By Ian Swanson and Bridget Johnson - 08/23/09 11:59 AM EDT
No decisions on increasing the number of troops in Afghanistan have been made despite a "serious and deteriorating" situation, the chairman of the Joint Chiefs of Staff insisted Sunday on separate talk show appearances.
Adm. Mike Mullen said an assessment by the general in charge of U.S. operations in Afghanistan will be submitted in the next few weeks, and a decision on whether more troops are needed will be made sometime after that assessment is studied.
“It will deal with what ever additional resources might be required subsequent to that in the normal process,” Mullen said on NBC’s “Meet the Press.”
It’s expected that McChrystal will say more troops are needed in Afghanistan, which could be controversial with liberal Democrats.
That would open a new, divisive debate between President Barack Obama and a part of his base, which is already upset with the White House over suggestions that it won’t insist that a public health insurance option be included in healthcare reform legislation.
Mullen was cautious in laying out the need for more work in Afghanistan. He described the situation there as deteriorating in an appearance on CNN, but on NBC insisted the U.S. was not falling victim to “mission creep.”
“I don’t see this as a mission of endless drift,” said Mullen, who added that the U.S. military has learned a lot of lessons from Iraq.
"I think it is serious and it is deteriorating, and I've said that over the past couple of years, that the Taliban insurgency has gotten better, more sophisticated, in their tactics," Mullen said on "State of the Union."
Mullen said the U.S. is involved in a counter-insurgency effort in Afghanistan to stop al-Qaeda and the Taliban, which he emphasized remain a threat to the country. To defeat those forces, he acknowledged the U.S. must engage in nation-building in Afghanistan so that that country’s police and armed forces can provide security for their people.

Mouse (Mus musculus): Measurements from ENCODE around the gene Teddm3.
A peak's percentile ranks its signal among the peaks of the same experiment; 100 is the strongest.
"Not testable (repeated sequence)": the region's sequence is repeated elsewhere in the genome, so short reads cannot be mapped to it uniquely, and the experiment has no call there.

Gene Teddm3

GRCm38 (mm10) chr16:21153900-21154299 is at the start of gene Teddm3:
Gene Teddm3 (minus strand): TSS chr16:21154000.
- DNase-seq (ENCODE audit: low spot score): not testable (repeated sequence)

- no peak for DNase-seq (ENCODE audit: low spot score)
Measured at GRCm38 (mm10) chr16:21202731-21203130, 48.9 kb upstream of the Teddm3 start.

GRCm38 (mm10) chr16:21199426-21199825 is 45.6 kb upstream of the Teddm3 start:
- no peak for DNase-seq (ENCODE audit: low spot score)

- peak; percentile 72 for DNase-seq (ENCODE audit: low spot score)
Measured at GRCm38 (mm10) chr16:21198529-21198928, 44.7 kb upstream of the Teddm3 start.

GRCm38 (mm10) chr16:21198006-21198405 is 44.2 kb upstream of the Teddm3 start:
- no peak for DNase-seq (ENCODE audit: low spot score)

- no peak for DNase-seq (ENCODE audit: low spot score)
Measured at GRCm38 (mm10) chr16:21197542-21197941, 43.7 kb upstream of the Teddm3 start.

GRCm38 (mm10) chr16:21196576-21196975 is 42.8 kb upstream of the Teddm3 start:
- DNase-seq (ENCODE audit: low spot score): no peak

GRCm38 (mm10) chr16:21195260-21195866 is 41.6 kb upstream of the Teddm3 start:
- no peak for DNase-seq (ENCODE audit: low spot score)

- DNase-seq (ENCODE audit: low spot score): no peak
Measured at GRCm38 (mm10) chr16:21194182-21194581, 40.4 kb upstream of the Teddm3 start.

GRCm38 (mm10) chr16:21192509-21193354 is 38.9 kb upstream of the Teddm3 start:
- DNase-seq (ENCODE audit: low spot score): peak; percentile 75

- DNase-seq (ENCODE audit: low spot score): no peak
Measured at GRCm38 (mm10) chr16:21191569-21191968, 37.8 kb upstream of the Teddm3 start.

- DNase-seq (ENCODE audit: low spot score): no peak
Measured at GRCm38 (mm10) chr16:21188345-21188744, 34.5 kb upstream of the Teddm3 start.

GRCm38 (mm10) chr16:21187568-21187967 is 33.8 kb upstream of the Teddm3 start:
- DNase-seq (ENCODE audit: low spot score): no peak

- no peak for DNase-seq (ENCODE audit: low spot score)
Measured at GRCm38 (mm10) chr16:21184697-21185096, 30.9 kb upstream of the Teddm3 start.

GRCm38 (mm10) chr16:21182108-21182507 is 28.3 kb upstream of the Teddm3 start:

Sen. John McCain (R-Ariz.), appearing on ABC's "This Week," stressed the need to keep Afghanistan from turning into a terrorist base once again and said he hopes that a "middle" option on the number of troops to be added won't be the compromise estimate to win out.
"There are great pressures on Gen. McChrystal to reduce those estimates," McCain said, not from Obama but from "the people around him and others that I think don't want to see a significant increase in our troops' presence there."
McCain said McChrystal should tell Congress exactly how many troops he needs, open it up to debate and let Obama make the final call.
The senator predicted that with the right number of troops, "within a year to 18 months you could start to see progress."
For public opinion on the war to rebound, McCain said there would have to be a reversal of attack and casualty trends. A record 44 U.S. troops were killed in Afghanistan in July.
The surge of violence in Iraq since U.S. forces withdrew from cities and towns suggests that "we may have left a bit too soon," McCain said, noting that it was still important to give Iraqi authorities what they wanted as far as the pullback.
McCain visited Afghanistan before last week's presidential election, a tour that took the Arizona senator and Sens. Lindsey Graham (R-S.C.), Susan Collins (R-Maine) and Joe Lieberman (I-Conn.) to Libya, Yemen and Iraq as well.